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Tuesday, 26 February, 2002, 21:54 GMT
Tschuss Deutschmark!
Central Bank chief Ernst Welteke displays the last print run of marks in January 2000
Marking history: The last print run in January 2000

What a difference two months make. Since euro notes and coins were introduced in January, the Deutschmark has all but disappeared.

Nobody talks about it anymore, nobody seems to miss it or sheds tears of regret that it is gone.

On the contrary, Germans have embraced the euro with an enthusiasm that surprised even themselves.

Only days after the introduction of the new crisp euro notes, paying with crumbled old D-Marks was considered almost an anathema.

You just didn't do it, or, if you had to, you did it with a bit of embarrassment.

RIP: Deutschmark

Now, on 1 March, the Deutschmark finally will be laid to rest. Shops will no longer accept the old money - the two-month transition period of parallel currencies is coming to an end.

So, time to bid farewell for good to those blue, green and brown notes that for decades represented Germany's economic power and stability.

Goodbye to the tiny copper-coloured Pfennig, or penny, the yellowish "Groschen" or 10-pfennig coin, and the "Big Blue", the blue 100-Mark note with the gentle smile of 19th century composer Clara Schumann.

They already look dated. The new euro notes might still appear a bit unreal, but memories of the old currency are fading away fast.

Our children and grandchildren will look at German notes and coins with the same curiosity or indifference with which our generation looks at pre-1948 Reich marks or at the notes and coins used until 1990 in the former communist East.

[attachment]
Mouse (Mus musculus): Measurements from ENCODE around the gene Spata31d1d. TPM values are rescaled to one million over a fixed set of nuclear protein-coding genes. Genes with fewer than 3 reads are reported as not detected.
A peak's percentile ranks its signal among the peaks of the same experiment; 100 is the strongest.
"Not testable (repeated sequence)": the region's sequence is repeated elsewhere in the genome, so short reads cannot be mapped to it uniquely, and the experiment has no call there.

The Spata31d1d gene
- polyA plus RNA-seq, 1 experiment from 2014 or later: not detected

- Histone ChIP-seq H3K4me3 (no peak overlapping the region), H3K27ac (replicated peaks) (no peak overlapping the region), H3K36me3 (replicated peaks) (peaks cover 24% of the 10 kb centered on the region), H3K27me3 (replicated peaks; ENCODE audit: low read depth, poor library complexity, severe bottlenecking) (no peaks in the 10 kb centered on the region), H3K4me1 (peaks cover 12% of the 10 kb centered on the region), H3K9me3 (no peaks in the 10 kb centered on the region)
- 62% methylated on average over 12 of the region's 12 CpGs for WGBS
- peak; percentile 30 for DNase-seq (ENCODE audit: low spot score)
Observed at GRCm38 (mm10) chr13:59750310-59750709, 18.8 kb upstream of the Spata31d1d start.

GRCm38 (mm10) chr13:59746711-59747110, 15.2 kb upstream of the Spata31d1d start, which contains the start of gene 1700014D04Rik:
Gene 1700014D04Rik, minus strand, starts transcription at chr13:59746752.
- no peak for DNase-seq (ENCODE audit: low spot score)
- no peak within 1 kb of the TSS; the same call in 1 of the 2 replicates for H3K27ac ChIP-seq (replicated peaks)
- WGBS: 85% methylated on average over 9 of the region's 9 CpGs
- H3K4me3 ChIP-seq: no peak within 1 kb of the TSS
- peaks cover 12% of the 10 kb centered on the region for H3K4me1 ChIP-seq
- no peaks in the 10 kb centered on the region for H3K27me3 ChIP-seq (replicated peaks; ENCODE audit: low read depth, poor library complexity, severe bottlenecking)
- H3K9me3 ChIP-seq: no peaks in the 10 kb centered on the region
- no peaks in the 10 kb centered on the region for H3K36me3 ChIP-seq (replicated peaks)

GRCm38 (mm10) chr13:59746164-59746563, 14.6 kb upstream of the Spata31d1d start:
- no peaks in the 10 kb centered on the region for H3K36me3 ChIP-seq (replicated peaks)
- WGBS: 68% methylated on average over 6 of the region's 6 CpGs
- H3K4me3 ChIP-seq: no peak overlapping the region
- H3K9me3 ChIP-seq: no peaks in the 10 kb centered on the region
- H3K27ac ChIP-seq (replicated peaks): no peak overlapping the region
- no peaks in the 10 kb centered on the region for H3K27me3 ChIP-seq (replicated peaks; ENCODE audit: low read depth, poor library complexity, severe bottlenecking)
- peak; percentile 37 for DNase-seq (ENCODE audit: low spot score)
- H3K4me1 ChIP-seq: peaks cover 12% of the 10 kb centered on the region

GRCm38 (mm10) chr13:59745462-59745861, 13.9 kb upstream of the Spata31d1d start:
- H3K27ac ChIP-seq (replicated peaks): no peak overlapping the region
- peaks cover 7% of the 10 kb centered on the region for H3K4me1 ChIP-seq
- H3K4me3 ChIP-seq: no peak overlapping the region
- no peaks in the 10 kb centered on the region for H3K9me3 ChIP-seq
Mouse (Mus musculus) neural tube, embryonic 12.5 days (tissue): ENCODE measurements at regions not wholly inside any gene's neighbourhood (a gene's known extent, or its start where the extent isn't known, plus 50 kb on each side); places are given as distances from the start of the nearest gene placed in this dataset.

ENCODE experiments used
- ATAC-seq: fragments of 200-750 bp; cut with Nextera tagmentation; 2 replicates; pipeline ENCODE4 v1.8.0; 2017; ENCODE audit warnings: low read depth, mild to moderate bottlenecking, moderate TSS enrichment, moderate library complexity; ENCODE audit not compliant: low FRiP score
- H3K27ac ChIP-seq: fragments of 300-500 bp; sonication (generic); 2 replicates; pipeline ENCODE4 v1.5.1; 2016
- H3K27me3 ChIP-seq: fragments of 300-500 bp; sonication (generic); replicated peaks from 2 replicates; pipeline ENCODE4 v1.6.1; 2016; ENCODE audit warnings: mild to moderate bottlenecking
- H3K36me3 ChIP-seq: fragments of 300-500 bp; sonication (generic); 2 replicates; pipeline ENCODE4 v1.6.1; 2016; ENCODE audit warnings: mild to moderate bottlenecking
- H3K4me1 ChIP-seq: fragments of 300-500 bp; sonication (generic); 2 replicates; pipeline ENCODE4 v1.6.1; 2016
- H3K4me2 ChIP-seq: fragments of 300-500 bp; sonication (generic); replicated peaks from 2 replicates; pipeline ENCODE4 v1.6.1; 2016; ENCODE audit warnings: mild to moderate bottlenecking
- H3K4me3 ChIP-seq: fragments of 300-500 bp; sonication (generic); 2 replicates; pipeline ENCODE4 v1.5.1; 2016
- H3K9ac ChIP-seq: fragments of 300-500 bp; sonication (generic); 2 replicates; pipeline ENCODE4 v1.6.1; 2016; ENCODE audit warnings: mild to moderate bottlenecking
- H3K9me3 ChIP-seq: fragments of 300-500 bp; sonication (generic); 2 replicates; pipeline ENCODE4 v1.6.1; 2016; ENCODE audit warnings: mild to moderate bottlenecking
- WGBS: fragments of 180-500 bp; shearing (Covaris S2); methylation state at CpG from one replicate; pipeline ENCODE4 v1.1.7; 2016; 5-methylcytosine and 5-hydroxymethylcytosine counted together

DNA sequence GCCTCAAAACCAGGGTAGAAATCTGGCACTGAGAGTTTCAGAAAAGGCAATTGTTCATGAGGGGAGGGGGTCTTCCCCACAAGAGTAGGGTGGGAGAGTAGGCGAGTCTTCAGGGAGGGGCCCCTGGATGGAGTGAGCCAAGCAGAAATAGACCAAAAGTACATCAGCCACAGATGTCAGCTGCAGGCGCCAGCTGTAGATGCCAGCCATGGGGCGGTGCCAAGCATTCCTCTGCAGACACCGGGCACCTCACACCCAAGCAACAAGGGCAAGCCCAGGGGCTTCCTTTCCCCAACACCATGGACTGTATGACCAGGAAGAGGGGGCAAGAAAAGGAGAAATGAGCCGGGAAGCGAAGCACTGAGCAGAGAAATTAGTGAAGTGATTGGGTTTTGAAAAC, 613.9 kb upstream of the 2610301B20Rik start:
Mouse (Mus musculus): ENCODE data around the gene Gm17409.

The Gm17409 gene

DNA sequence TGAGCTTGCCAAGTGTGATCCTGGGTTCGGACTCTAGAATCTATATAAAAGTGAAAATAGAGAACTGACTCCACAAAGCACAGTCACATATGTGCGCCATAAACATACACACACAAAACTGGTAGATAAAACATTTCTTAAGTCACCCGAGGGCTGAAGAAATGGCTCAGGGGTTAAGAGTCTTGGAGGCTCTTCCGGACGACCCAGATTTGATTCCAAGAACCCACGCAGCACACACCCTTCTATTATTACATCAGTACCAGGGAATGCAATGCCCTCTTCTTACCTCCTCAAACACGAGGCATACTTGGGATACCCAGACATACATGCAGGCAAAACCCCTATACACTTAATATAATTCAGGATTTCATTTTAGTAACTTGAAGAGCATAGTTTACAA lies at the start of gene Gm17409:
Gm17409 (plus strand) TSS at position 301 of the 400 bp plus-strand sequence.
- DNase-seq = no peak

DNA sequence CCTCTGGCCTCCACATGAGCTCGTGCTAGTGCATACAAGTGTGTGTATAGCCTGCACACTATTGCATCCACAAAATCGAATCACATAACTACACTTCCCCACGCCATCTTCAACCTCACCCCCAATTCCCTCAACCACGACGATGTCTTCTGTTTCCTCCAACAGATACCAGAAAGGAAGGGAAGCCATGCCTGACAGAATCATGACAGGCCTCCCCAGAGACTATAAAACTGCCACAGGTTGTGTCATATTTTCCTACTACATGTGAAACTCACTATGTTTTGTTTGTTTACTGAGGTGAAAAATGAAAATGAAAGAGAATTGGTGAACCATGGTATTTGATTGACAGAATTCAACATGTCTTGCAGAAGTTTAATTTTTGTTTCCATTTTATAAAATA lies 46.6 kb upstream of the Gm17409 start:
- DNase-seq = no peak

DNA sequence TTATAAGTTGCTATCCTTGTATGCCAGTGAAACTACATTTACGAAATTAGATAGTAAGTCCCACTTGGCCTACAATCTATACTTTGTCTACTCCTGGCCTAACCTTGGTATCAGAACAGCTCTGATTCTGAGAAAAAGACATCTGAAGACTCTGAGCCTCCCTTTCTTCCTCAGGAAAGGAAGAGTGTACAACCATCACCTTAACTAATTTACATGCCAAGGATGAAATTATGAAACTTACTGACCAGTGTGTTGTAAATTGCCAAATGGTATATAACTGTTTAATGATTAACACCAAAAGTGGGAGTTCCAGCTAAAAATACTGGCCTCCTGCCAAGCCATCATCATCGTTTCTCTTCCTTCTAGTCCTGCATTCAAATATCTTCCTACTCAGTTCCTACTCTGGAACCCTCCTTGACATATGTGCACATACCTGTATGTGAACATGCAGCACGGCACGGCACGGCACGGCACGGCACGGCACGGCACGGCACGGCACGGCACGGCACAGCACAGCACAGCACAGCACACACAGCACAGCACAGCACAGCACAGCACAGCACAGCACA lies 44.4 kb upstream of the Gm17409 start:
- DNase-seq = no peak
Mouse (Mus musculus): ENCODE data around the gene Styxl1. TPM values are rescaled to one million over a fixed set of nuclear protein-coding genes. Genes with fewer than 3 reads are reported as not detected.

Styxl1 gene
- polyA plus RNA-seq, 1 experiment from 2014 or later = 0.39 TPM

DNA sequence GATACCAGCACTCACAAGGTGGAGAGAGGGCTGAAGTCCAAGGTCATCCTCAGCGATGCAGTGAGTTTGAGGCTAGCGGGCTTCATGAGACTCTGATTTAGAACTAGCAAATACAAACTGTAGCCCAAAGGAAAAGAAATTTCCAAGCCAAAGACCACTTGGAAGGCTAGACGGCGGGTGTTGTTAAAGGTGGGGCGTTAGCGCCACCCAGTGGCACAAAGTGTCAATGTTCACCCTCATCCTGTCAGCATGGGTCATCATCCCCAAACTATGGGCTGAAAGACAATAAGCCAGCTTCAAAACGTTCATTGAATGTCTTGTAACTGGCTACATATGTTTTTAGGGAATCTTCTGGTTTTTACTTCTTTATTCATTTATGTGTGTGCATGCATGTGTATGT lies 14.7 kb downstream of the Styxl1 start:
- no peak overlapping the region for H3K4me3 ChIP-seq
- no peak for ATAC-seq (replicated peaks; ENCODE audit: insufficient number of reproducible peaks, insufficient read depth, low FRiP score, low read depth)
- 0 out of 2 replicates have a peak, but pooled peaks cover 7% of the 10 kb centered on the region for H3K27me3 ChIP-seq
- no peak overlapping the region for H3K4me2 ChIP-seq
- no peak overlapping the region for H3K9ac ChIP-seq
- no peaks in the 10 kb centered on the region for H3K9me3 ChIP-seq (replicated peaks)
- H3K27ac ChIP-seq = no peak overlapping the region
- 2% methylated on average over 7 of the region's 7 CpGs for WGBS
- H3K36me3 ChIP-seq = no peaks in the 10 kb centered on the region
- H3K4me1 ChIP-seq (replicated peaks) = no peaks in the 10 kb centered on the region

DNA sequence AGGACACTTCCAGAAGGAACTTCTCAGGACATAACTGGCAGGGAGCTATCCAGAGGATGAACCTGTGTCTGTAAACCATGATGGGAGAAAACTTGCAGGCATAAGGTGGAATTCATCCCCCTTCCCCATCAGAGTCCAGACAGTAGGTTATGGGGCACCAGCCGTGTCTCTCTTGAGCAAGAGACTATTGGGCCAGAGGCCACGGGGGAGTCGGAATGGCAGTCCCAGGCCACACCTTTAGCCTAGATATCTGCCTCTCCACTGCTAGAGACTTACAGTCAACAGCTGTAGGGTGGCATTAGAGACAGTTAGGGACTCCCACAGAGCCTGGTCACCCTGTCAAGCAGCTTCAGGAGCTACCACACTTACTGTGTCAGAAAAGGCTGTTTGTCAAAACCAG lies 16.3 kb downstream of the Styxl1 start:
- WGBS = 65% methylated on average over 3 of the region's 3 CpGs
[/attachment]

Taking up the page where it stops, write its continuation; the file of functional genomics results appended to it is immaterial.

Just a piece of history, symbols of a bygone era.

Reference point

But while replacing one currency with another has proved easier than many predicted, the German Mark has not been confined to the history bin just yet.

Although they have disappeared from people's wallets and from the shops, Deutschmarks still linger on in people's minds.

The old currency is still a point of reference, a benchmark against which prices are assessed.

While day-to-day purchases - like a cup of coffee, the groceries, the newspaper - are easily made in euros, it is the bigger sums - for a new stereo, a house, a car, a holiday trip - that still require the mental arithmetic of conversion.

In the midst of a recession, German Marks may no longer stand for continuing economic growth and stability, but they still provide a sort of safety net - one that enables many people in Germany to tell the difference between a rip-off from a bargain.

So, bidding farewell to the Deutschmark just two months after the introduction of the euro might be considered no big deal.

Germans, like their counterparts in the Netherlands and France, are more than happy to give up a symbol of national identity for the European currency project.

Nevertheless, erasing the imprint the old currency has left on the nation's collective consciousness could prove a much harder undertaking.

See also:

16 Jul 01 | Business
31 Oct 01 | Europe
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